MINNETONKA, Minn. (FOX 9) - This holiday season many shoppers are pinching pennies, but there's also a desire to get out and about instead of only browsing online.
George John, a marketing professor at the University of Minnesota, said the uncertainty over inflation has led shoppers to kick of holiday shopping earlier than usual.
The General Store in Minnetonka has long been seen as a spot to buy gifts for family and friends who have everything.
"We're a destination," said owner Jenny Putnam. "We draw from around the Metro, and we also draw from around the states, too."
She said the store put out Christmas items on Oct. 1, but customers were requesting them even before that. The store is a family tradition since 1984.
"My parents started the store way back then, and we're still family-run owned, and operated to this day," Putnam said.
Though holiday shopping habits have changed in recent years, the feel that customers get from being inside a small business is why experts say online sales are slowing from the height of the pandemic in favor of shopping in-store.
"Even though they might be selling you a product, part of the joy of buying the product is the whole experience of being in the store and being helped by somebody and buying it from someone that you at least know," John said.
In a normal year, typically about 30 percent of gifts are returned, he said.
"So if you're a little bit cash-constrained and things are expensive, think a little bit more and make the gifts memorable," he recommended.
John said where small businesses thrive is one-of-a-kind items. That’s something the store Mama’s Happy has in spades.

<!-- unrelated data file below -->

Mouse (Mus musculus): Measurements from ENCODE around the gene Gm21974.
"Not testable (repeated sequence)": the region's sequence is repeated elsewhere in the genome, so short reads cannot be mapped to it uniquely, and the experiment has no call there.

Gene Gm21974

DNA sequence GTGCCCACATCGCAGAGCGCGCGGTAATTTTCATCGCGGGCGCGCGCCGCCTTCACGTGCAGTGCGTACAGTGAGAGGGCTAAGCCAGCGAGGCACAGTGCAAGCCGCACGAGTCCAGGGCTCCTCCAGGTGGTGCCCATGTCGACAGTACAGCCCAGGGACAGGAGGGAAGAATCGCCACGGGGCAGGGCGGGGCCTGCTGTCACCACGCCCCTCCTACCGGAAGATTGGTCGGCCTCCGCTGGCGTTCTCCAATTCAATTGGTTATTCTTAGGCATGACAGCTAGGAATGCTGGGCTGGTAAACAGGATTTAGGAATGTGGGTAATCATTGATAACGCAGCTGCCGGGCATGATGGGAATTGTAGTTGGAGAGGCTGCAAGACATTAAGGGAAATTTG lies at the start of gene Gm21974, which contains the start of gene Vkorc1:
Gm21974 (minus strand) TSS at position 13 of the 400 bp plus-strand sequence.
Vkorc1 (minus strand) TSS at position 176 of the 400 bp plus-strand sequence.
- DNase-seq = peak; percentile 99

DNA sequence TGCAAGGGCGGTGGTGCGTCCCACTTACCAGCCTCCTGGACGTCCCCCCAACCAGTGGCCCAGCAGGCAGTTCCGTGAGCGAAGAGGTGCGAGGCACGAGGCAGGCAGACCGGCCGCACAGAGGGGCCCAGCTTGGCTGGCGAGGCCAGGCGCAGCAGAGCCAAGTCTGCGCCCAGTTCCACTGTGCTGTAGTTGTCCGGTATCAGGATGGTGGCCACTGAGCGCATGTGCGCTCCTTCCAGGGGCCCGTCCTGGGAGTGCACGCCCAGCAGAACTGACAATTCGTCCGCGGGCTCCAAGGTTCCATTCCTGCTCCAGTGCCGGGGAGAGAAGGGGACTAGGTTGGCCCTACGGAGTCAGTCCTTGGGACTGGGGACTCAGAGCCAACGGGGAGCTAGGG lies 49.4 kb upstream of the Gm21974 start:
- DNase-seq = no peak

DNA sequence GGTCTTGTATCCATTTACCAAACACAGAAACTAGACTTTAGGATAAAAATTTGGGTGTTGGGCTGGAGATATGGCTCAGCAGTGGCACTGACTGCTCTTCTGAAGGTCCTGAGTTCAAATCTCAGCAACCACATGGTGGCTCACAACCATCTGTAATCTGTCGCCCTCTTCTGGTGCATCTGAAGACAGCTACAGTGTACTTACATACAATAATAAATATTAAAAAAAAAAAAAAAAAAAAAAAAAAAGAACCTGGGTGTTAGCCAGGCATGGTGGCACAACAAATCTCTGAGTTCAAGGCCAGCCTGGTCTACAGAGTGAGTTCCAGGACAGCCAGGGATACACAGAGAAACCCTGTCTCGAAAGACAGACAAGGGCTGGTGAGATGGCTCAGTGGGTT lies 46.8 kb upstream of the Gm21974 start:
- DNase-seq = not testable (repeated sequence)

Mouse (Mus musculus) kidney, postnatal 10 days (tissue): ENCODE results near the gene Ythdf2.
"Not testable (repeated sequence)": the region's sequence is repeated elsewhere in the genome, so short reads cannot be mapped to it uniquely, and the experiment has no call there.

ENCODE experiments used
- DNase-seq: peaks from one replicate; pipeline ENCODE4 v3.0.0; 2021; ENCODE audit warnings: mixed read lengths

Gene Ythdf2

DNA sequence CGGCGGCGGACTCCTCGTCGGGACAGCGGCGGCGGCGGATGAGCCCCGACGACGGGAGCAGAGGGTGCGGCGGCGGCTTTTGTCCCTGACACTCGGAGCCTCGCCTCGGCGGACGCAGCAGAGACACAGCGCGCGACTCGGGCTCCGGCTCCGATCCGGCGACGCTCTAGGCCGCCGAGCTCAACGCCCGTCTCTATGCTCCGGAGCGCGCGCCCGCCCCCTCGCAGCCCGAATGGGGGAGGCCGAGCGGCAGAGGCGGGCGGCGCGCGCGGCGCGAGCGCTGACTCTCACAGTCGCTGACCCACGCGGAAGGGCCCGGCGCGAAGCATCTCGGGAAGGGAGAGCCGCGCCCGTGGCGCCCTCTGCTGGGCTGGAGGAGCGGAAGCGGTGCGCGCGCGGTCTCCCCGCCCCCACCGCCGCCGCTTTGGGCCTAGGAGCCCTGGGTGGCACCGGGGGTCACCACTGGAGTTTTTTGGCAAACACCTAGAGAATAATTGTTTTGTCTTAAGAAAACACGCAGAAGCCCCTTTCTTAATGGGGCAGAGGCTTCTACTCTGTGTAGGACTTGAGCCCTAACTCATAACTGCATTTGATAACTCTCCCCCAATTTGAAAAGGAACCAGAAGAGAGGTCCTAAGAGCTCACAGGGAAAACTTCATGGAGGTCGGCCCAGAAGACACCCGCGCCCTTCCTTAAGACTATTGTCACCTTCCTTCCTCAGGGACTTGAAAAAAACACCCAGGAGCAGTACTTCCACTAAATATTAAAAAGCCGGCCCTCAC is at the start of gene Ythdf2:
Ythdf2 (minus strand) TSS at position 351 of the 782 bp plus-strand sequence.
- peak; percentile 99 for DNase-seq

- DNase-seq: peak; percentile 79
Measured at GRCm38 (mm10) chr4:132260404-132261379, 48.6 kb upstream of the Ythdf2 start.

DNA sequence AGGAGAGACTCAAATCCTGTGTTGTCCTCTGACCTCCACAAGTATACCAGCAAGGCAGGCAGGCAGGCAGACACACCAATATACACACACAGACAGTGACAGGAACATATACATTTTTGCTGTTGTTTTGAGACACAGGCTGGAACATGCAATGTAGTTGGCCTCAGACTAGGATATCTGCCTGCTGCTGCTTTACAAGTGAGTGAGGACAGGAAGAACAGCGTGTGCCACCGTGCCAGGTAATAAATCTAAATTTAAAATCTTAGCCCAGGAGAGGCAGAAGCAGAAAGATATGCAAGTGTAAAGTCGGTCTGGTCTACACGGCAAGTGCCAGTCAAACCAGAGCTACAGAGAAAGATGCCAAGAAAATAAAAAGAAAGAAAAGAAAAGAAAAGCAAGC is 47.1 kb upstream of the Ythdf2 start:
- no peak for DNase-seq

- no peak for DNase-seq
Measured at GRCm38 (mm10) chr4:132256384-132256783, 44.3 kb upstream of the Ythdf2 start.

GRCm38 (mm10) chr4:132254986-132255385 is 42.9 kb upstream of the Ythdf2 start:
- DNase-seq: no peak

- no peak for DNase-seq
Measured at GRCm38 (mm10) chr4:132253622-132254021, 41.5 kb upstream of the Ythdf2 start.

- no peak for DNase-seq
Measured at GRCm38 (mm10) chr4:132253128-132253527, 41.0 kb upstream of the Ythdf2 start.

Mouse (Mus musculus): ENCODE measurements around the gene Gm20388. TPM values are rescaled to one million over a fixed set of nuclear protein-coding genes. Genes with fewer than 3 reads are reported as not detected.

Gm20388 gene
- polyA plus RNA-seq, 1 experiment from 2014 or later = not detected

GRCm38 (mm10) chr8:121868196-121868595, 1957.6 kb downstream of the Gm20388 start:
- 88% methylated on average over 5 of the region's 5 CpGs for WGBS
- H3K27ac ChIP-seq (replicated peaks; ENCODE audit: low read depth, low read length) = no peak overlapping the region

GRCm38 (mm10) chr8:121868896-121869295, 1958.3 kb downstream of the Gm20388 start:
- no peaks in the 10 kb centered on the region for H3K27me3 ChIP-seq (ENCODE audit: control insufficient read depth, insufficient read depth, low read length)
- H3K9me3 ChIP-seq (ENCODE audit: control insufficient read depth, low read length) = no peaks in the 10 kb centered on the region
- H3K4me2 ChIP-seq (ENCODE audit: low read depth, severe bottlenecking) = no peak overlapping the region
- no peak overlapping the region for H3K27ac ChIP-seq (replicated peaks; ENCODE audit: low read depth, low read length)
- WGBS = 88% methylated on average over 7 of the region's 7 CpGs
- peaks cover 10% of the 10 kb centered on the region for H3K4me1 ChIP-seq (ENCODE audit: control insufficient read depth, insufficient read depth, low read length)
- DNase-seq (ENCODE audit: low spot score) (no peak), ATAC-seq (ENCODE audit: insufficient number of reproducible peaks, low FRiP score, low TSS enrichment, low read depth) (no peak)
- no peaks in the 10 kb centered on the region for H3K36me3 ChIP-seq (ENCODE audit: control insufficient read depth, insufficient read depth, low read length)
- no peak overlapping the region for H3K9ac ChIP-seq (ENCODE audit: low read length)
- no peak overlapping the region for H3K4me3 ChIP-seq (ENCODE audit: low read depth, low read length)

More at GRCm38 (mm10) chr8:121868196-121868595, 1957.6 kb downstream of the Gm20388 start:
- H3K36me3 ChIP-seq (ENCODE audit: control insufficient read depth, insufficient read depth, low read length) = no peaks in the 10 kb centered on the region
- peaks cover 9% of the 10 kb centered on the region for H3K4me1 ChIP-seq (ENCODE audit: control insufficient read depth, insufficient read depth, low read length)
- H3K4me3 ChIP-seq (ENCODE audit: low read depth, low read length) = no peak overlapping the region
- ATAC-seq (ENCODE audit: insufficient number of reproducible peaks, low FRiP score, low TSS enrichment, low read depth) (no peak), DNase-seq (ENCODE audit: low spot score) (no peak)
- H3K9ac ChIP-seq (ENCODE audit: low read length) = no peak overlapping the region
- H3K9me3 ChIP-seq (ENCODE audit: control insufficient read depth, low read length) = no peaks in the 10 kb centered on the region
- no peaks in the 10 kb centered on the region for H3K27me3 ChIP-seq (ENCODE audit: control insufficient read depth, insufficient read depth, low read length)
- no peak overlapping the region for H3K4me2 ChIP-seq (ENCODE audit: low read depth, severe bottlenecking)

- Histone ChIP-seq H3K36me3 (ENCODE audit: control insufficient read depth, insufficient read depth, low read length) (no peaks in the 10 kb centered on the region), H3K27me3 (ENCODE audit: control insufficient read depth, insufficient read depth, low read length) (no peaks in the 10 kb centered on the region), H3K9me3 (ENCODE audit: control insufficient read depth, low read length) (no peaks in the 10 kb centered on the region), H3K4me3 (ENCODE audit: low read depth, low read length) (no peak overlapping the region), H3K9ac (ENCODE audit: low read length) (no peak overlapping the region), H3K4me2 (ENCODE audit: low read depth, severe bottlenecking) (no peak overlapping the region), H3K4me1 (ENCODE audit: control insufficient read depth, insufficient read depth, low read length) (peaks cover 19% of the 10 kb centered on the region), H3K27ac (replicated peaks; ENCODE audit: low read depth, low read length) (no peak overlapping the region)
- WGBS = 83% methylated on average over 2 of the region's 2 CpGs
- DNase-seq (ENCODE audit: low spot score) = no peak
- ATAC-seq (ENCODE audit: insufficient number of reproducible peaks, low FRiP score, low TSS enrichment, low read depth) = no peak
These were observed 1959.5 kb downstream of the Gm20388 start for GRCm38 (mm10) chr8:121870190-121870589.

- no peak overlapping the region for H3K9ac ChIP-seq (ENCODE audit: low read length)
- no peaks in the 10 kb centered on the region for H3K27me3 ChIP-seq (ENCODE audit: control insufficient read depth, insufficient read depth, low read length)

Amanda Ficek's store in St. Louis Park is open seven days a week. But four times a year, she opens up her location in Independence for packed holiday markets where a month's worth of shoppers are crunched into five days. The holiday market runs from Nov. 9 through Nov. 13.
"(Customers) put it on their calendars, they invite their girlfriends, their sisters come visit on the weekend we're open. It's an event, rather than just a store," said Ficek, owner of Mama's Happy.
The tagline at Mama’s Happy is "never the same store twice" because most pieces are repurposed, vintage or handmade.
"A lot of what we do is find cool old stuff that people are getting rid of and kind of give it a facelift, so it's relevant again," Ficek said.
The best part is the people that are giving those facelifts are a group of female vendors who really embody the phrase "buy local."
"When you do shop here, you're supporting different women, local women who are stay-at-home moms, who are contributing back into the community," Ficek said.